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Obes Surg. 2004 Oct;14(9):1148-56.

Psychiatric diagnoses and psychiatric treatment among bariatric surgery candidates.

Author information

  • 1Weight and Eating Disorders Program, Departments of Psychiatry and Surgery, University of Pennsylvania School of Medicine, 3535 Market Street, Philadelphia, PA 19104-3309, USA. dsarwer@mail.med.upenn.edu

Abstract

BACKGROUND:

This study investigated the psychiatric diagnoses and psychiatric treatment histories of 90 bariatric surgery candidates.

METHODS:

Prior to surgery, all participants completed the Weight and Lifestyle Inventory, the Questionnaire on Eating and Weight Patterns, and the Beck Depression Inventory-II. Participants also underwent a behavioral/psychological evaluation with a psychologist, which reviewed responses to the measures and provided further assessment of participants' psychiatric status. The evaluation also was used to produce a recommendation on the patients' psychological appropriateness for surgery.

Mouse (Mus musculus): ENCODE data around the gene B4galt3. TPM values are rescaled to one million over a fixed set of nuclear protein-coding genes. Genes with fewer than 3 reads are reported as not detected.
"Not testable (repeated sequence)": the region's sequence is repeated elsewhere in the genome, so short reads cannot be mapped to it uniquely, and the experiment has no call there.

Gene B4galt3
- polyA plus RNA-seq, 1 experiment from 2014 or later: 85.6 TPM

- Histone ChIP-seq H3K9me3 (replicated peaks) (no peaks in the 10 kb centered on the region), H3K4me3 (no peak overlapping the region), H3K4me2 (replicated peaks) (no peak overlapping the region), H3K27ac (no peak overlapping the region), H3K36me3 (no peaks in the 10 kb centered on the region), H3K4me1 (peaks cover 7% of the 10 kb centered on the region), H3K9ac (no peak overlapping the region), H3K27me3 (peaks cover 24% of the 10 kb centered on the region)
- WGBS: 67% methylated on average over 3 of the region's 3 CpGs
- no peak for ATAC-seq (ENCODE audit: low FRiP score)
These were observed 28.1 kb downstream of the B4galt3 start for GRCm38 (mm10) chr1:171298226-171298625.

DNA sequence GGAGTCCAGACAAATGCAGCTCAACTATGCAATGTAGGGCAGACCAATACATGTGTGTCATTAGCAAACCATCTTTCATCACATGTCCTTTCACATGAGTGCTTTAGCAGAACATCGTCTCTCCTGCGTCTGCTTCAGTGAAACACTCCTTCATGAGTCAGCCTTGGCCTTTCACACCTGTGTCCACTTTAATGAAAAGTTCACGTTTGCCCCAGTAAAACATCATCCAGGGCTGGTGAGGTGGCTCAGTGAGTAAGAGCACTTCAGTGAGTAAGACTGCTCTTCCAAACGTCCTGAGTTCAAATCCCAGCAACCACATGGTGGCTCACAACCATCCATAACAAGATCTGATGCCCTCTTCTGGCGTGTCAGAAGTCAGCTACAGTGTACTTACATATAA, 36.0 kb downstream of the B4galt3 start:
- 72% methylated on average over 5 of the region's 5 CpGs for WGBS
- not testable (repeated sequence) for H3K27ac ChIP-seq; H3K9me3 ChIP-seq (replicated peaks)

RESULTS:

Almost two-thirds of patients received a psychiatric diagnosis, the most common of which was major depressive disorder. Nearly two-fifths of all participants, and more than half of those given a psychiatric diagnosis, were engaged in some form of psychiatric treatment at the time of the evaluation. Nevertheless, 64% of patients were unconditionally approved for surgery; 31% were recommended for additional psychiatric or nutritional counseling prior to surgery. Three patients were not recommended for surgery.

CONCLUSION:

Results of this study provide important information on the preoperative psychiatric status and treatment histories of bariatric surgery candidates. Given the increasing population of bariatric surgery patients, evaluation of patients' preoperative psychiatric status may play an important role in maximizing successful postoperative outcomes.

PMID:
15527626
[PubMed - indexed for MEDLINE]
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